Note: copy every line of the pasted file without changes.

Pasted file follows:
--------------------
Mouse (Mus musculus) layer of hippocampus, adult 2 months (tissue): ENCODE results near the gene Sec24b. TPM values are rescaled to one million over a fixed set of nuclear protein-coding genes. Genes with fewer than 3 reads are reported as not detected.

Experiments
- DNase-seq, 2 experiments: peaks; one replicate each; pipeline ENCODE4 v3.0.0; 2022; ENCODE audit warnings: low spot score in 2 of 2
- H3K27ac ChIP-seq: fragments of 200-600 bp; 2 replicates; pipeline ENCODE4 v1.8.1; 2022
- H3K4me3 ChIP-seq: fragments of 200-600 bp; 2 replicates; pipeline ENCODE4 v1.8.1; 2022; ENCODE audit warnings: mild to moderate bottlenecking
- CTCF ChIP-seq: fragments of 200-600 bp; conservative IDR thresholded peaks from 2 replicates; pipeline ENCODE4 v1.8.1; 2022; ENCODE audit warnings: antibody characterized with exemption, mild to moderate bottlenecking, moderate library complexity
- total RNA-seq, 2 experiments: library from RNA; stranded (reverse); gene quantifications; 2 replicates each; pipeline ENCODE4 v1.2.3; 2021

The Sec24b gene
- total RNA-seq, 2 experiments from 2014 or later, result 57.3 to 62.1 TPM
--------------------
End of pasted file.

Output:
Mouse (Mus musculus) layer of hippocampus, adult 2 months (tissue): ENCODE results near the gene Sec24b. TPM values are rescaled to one million over a fixed set of nuclear protein-coding genes. Genes with fewer than 3 reads are reported as not detected.

Experiments
- DNase-seq, 2 experiments: peaks; one replicate each; pipeline ENCODE4 v3.0.0; 2022; ENCODE audit warnings: low spot score in 2 of 2
- H3K27ac ChIP-seq: fragments of 200-600 bp; 2 replicates; pipeline ENCODE4 v1.8.1; 2022
- H3K4me3 ChIP-seq: fragments of 200-600 bp; 2 replicates; pipeline ENCODE4 v1.8.1; 2022; ENCODE audit warnings: mild to moderate bottlenecking
- CTCF ChIP-seq: fragments of 200-600 bp; conservative IDR thresholded peaks from 2 replicates; pipeline ENCODE4 v1.8.1; 2022; ENCODE audit warnings: antibody characterized with exemption, mild to moderate bottlenecking, moderate library complexity
- total RNA-seq, 2 experiments: library from RNA; stranded (reverse); gene quantifications; 2 replicates each; pipeline ENCODE4 v1.2.3; 2021

The Sec24b gene
- total RNA-seq, 2 experiments from 2014 or later, result 57.3 to 62.1 TPM